Changing Nexus Rules: What you need to know
By Brian Gordon
How can states increase revenue without raising taxes? The answer is to create new taxpayers. Many states have created new taxpayers by expanding the reach of their nexus laws. This means making laws that require companies physically located in other states to either pay their state's taxes or collect their state’s sales tax. This is referred to as economic nexus as opposed to physical nexus.
Several states have now passed economic nexus laws that require businesses to pay taxes in their state by simply having sales that exceed a certain threshold. This includes New York, California and Ohio to name a few. States are being added to the list on a gradual, but steady basis. The threshold may be different in each state. These laws have gone unchallenged as the federal government is willing to let the states write their own laws. You must become familiar with the tax laws of states where you are making sales.
The way sales are sourced to states is also changing. Many states are changing from the cost of performance method to market-based sourcing. When discussing income from services, this can mean allocating to the state where the customer is located rather than where the service was performed. The result of this change is that income that was allocated to New York last year may possibly be allocated to another state this year and create taxable nexus in that new state.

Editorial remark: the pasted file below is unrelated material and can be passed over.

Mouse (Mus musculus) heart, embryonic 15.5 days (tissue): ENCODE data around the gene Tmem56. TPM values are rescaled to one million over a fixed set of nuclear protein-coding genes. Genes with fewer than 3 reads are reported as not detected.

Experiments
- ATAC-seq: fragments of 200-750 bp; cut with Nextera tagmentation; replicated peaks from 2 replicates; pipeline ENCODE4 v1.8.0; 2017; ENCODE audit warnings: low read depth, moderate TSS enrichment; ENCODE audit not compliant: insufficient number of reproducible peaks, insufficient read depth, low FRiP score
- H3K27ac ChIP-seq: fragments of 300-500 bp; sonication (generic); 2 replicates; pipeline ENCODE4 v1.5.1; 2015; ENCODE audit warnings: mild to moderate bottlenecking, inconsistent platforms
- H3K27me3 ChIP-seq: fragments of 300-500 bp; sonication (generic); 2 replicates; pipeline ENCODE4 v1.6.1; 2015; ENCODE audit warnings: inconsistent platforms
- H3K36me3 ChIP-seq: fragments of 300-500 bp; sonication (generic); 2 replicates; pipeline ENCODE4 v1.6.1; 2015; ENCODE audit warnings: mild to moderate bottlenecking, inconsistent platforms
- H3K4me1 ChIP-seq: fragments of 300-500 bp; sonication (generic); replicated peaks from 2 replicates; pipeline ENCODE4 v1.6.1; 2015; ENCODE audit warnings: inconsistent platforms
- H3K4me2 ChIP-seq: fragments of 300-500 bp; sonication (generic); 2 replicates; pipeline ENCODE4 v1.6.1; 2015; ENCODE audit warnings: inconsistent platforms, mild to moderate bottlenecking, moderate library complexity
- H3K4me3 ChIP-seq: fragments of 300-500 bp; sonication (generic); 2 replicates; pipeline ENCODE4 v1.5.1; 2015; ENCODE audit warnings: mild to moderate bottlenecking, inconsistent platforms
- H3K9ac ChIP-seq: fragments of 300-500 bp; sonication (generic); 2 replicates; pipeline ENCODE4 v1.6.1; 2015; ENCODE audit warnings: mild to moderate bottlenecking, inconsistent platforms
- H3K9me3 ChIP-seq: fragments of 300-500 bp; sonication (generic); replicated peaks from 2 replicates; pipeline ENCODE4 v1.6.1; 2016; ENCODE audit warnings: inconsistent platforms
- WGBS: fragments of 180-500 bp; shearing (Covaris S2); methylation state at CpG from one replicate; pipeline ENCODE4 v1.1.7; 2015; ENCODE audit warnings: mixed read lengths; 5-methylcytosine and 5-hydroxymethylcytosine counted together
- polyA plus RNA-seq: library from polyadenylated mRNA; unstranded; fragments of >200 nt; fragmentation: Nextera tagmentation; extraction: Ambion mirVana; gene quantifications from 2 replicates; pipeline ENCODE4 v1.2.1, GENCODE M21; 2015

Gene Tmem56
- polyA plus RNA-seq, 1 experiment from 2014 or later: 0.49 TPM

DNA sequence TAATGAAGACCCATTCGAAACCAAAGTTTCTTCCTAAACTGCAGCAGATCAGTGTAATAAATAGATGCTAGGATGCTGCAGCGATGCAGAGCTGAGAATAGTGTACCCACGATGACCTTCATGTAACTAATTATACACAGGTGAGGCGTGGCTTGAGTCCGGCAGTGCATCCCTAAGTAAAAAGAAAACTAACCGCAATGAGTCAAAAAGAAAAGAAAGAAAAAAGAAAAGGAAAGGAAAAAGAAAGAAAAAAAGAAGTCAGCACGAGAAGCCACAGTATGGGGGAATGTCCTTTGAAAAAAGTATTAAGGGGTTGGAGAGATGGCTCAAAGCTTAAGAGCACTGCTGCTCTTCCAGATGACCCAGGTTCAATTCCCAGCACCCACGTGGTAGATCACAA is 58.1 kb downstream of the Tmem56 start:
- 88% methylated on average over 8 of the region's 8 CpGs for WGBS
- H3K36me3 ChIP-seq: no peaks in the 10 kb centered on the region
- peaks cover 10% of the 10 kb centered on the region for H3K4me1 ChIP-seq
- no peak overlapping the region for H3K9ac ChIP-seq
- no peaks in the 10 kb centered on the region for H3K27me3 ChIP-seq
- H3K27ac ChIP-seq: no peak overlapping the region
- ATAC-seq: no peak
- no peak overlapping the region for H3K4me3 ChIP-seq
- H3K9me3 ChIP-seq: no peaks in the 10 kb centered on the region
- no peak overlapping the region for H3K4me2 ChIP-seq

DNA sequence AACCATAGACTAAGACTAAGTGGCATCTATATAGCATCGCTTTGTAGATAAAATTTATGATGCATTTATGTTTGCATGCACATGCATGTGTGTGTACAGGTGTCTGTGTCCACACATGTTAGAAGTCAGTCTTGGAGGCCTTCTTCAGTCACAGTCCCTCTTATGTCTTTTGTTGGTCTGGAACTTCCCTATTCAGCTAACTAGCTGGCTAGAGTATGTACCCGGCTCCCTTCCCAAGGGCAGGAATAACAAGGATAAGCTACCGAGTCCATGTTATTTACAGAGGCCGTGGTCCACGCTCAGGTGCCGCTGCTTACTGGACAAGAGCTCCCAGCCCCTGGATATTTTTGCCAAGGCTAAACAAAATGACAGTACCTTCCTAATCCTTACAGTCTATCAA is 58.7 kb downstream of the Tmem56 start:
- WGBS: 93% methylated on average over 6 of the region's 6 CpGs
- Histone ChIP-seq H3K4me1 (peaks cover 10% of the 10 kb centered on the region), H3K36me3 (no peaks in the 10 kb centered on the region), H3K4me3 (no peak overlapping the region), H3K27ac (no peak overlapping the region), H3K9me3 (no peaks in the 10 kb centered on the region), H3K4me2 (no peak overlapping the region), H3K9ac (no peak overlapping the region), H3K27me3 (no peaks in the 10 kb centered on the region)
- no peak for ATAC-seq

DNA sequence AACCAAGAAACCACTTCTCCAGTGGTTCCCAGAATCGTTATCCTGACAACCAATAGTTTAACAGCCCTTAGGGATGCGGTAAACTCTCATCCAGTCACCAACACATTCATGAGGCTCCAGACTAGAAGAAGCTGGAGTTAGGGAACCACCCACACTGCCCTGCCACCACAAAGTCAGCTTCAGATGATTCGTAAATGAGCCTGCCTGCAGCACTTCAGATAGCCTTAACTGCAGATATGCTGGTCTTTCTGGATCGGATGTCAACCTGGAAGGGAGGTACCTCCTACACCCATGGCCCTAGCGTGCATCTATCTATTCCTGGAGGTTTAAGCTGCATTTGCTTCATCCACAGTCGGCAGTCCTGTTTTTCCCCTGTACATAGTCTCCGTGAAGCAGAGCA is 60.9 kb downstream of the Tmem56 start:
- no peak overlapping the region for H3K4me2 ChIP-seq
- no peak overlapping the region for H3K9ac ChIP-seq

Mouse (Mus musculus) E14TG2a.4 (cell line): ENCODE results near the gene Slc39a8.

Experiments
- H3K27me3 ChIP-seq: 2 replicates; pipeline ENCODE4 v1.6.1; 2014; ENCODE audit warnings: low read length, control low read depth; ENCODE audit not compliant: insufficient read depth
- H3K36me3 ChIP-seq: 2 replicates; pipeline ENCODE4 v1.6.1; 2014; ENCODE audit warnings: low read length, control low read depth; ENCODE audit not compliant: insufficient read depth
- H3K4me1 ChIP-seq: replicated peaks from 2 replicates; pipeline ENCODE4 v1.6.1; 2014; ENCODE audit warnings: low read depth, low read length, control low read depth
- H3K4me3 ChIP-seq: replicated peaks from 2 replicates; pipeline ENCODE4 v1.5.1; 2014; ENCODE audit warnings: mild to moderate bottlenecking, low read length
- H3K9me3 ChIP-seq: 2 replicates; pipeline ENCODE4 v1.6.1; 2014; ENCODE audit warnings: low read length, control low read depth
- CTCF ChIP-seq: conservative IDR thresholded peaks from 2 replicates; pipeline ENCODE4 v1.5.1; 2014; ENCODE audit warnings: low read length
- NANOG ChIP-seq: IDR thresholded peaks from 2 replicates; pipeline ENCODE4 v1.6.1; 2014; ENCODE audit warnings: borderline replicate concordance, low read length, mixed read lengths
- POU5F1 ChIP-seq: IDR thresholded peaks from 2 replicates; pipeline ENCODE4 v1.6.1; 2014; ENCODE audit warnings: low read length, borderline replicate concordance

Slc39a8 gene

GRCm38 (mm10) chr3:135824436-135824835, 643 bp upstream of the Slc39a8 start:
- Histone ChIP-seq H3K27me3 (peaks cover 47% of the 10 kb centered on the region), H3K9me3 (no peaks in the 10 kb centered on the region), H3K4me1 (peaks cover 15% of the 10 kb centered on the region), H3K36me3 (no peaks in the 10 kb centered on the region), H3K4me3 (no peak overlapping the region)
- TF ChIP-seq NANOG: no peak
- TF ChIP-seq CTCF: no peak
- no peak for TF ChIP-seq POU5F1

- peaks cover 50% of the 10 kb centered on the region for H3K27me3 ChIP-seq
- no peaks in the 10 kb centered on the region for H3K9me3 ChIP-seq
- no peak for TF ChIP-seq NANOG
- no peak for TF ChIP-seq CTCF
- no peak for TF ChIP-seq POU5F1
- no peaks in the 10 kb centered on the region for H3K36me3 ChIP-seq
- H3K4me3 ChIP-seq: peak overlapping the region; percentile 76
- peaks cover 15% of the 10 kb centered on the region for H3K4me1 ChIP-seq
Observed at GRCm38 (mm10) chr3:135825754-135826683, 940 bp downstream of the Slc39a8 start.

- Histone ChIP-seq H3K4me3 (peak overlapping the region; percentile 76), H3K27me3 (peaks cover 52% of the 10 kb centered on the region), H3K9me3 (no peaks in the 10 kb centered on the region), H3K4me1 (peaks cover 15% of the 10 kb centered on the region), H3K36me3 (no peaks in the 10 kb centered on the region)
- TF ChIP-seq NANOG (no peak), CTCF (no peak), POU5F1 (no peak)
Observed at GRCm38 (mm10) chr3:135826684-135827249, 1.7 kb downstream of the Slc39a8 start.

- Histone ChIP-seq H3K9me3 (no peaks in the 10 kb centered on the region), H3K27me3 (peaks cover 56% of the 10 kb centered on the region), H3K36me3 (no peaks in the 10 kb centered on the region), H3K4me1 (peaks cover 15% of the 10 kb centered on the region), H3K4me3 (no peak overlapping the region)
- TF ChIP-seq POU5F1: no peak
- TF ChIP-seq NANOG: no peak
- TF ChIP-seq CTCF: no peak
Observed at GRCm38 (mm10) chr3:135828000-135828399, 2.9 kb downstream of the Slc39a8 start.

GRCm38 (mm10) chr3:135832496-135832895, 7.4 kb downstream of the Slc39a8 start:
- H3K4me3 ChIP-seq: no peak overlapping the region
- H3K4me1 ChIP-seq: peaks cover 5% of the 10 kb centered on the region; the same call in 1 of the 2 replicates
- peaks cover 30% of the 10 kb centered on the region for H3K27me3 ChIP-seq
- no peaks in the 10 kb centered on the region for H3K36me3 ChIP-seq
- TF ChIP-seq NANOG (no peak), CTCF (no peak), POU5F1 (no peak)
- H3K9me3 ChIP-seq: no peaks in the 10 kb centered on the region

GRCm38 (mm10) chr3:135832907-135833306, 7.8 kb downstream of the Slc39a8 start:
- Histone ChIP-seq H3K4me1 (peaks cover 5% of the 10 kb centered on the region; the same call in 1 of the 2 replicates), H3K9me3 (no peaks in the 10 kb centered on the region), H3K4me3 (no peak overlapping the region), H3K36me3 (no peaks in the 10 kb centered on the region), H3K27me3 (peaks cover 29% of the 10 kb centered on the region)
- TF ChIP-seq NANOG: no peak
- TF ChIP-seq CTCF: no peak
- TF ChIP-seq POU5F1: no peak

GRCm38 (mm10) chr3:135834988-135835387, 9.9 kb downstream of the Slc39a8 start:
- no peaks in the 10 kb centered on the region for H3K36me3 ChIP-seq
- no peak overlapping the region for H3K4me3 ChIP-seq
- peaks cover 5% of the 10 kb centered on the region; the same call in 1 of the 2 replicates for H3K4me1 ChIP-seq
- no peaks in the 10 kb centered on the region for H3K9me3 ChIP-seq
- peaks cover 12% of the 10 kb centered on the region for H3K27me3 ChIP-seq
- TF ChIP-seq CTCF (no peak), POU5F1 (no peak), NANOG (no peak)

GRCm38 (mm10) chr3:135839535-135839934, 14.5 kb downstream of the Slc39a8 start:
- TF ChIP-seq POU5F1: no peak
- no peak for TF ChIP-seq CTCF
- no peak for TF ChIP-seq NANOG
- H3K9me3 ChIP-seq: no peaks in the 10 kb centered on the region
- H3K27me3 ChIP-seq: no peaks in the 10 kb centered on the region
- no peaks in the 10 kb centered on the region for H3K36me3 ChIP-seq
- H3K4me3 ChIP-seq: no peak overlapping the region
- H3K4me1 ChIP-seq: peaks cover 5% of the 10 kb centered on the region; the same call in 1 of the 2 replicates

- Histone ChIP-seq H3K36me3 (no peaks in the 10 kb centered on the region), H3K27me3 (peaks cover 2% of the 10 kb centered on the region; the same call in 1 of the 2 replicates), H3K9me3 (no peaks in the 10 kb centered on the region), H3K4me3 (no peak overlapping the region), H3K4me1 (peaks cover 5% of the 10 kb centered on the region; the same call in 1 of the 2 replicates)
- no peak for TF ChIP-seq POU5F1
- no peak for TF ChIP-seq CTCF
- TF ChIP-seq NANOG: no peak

Sales Tax Issues
States have also expanded their reach for sales tax dollars. Expanded nexus laws require out-of-state companies to collect sales tax.
Click-through nexus refers to a company having nexus in a state by having a link on a website of a company located in another state. Certain conditions apply.
Affiliate nexus refers to a company located only in State A, which I will call Widgets Online Inc selling via the Internet or catalogs into State B and they have common ownership and are selling the same products as another company in State B, Widgets Inc. Both corporations will have nexus in State B.
One of the biggest problems that states face today is how to increase collection of use tax. "Use Tax" is due from a purchaser of goods when sales tax is not collected. The most common occurrence of this is when someone purchases goods from an out-of-state company on the internet. The out-of-state company is generally not required to collect sales tax for your state. It was decided many years ago by the Supreme Court in the case of Quill v. North Dakota that physical presence in the state is required in order to enforce collection of sales tax. Most people are not aware that they owe use tax as the purchaser, and that liability goes uncollected due to the inability of states to monitor those transactions.
Colorado came up with a unique law, which compels an out-of-state seller to notify the customer as well as the state of Colorado of the amount of these sales and that use tax is due. This is similar to receiving a form 1099 notifying you and the government that income was earned and that it should be reported on your tax return. This law was challenged in federal court and Colorado prevailed. In the decision, they mentioned that the Quill case protected only against collection of tax. The Colorado law asks these sellers to report the transaction, not to collect tax.
The state of Alabama didn’t wait for the Colorado decision. They stared Quill in the face and passed a law requiring states to collect tax in some cases, even if they have no physical presence in Alabama. Alabama feels that the Quill decision is very old and does not hold up in this era of Internet selling. The states of Connecticut and Minnesota are right behind Alabama with similar proposed legislation of their own.
Nexus laws are changing quickly. If you have any nexus concerns, call me for assistance.
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